Support the Monkey! Tell All your Friends and Teachers
The business was practically settled from the moment I never followed him.
It was a pitiful surrender to agitation, but my being aware of this had somehow no
power to restore me. I only sat there on my tomb and read into what my little friend
had said to me the fullness of its meaning; by the time I had grasped the whole of
which I had also embraced, for absence, the pretext that I was ashamed to offer my
pupils and the rest of the congregation such an example of delay.
What I said to myself above all was that Miles had got something out of me and that
the proof of it, for him, would be just this awkward collapse. He had got out of me that
there was something I was much afraid of and that he should probably be able to make
use of my fear to gain, for his own purpose, more freedom. My fear was of having to
deal with the intolerable question of the grounds of his dismissal from school, for that
was really but the question of the horrors gathered behind. That his uncle should arrive
to treat with me of these things was a solution that, strictly speaking, I ought now to
have desired to bring on; but I could so little face the ugliness and the pain of it that I
simply procrastinated and lived from hand to mouth. The boy, to my deep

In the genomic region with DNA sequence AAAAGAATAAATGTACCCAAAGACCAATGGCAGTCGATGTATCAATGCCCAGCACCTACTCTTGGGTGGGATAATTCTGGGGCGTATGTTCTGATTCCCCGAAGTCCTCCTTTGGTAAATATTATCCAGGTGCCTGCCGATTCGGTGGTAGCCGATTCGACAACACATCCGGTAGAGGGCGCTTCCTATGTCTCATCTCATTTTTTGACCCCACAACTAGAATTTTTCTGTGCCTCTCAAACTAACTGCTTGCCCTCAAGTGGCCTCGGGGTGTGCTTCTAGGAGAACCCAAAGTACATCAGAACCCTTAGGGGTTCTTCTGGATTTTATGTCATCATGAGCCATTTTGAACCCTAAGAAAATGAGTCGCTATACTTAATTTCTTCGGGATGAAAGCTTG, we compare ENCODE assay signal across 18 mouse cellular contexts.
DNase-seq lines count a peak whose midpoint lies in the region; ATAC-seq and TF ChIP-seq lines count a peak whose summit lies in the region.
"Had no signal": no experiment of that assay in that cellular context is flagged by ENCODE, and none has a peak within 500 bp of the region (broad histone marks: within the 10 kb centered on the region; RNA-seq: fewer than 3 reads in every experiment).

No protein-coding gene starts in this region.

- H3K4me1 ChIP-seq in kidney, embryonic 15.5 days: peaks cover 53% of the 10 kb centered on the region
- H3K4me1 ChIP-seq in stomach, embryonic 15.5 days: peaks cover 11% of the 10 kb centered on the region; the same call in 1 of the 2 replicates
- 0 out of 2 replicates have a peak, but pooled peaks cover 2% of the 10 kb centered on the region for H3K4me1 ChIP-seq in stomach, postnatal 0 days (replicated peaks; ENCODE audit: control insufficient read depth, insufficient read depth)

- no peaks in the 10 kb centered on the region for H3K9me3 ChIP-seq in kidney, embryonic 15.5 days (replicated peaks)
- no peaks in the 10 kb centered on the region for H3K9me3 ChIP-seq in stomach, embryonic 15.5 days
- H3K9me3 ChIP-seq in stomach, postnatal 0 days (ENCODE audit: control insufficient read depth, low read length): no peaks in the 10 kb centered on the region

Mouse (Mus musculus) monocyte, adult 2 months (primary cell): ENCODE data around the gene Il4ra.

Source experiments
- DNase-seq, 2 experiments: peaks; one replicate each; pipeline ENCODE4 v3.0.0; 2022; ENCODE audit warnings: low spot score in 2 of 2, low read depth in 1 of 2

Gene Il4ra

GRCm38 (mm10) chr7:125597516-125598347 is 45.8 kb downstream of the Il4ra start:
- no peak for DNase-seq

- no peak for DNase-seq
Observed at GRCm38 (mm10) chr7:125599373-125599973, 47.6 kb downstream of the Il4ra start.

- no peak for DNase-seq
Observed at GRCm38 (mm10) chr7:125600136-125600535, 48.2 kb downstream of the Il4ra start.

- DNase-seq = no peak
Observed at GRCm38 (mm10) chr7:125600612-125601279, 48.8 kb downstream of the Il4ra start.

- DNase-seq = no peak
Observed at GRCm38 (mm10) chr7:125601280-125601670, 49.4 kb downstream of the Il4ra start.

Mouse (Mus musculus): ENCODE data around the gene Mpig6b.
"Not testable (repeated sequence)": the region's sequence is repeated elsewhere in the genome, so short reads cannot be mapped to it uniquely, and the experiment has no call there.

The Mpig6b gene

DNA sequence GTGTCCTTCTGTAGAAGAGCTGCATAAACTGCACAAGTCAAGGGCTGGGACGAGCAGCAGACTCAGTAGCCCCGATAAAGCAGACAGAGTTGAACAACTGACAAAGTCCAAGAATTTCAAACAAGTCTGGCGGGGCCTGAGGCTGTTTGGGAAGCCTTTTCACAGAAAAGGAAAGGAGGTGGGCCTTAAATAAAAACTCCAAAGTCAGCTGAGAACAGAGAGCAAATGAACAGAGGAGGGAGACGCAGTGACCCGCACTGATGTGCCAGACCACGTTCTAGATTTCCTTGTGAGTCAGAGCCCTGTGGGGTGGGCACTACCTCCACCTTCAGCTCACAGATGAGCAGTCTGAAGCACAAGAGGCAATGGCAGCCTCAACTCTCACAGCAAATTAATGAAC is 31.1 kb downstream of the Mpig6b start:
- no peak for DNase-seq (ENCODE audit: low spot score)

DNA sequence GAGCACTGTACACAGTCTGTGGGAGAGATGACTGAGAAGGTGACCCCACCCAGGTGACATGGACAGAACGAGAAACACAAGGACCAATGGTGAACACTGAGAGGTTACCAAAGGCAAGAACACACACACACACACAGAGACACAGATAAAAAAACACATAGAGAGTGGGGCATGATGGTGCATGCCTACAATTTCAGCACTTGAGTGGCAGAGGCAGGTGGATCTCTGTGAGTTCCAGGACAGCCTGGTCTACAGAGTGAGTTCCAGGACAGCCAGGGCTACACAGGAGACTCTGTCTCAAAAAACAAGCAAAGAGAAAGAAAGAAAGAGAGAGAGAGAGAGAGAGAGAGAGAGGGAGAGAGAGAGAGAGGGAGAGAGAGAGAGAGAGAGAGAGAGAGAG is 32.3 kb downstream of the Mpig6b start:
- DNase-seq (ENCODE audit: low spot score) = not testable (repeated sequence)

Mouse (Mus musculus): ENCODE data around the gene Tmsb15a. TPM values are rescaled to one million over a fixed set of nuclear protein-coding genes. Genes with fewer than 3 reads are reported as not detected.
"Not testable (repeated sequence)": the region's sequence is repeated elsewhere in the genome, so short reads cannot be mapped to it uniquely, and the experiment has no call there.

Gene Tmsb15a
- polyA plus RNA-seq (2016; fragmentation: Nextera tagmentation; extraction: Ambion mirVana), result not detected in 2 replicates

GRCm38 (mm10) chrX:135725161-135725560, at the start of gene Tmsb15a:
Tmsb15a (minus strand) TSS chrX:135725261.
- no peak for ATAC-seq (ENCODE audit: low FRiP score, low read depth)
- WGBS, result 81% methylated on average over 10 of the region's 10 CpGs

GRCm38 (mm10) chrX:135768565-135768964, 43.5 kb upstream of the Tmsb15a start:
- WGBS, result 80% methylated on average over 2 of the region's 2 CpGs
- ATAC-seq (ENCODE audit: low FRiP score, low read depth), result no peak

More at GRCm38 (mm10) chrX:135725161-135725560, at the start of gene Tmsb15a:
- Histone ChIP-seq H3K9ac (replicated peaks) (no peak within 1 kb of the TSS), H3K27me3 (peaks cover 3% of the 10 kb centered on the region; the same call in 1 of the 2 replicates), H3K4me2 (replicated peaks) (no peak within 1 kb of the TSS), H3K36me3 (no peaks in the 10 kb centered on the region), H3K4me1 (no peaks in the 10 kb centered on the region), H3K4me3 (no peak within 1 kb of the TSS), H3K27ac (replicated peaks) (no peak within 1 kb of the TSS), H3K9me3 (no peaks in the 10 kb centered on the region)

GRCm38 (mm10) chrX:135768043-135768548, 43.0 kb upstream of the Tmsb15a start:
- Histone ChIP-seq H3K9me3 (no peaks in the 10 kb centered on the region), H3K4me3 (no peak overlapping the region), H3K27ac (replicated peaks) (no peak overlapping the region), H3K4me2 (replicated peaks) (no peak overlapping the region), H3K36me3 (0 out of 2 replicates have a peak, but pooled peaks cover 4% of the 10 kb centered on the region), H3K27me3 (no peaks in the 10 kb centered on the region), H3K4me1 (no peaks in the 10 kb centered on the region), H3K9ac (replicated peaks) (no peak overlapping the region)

discomposure, was immensely in the right, was in a position to say to me: “Either you
clear up with my guardian the mystery of this interruption of my studies, or you cease
to expect me to lead with you a life that’s so unnatural for a boy.” What was so
unnatural for the particular boy I was concerned with was this sudden revelation of a
consciousness and a plan.
That was what really overcame me, what prevented my going in. I walked round the
church, hesitating, hovering; I reflected that I had already, with him, hurt myself
beyond repair. Therefore I could patch up nothing, and it was too extreme an effort to
squeeze beside him into the pew: he would be so much more sure than ever to pass his
arm into mine and make me sit there for an hour in close, silent contact with his
commentary on our talk. For the first minute since his arrival I wanted to get away
from him. As I paused beneath the high east window and listened to the sounds of
worship, I was taken with an impulse that might master me, I felt, completely should I
give it the least encouragement. I might easily put an end to my predicament by getting
away altogether. Here was my chance; there was no one to stop me; I could give the
whole thing upturn my back and retreat. It was only a question of hurrying again, for a
few preparations, to the house which the attendance at church of so many of the
servants would practically have left unoccupied. No one, in short, could blame me if I
should just drive desperately off. What was it to get away if I got away only till dinner?
That would be in a couple of hours, at the end of which-I had the acute prevision-my
little pupils would play at innocent wonder about my nonappearance in their train.
“What did you do, you naughty, bad thing? Why in the world, to worry us soand take
our thoughts off, too, don’t you know?- did you desert us at the very door?” I couldn’t
meet such questions nor, as they asked them, their false little lovely eyes; yet it was all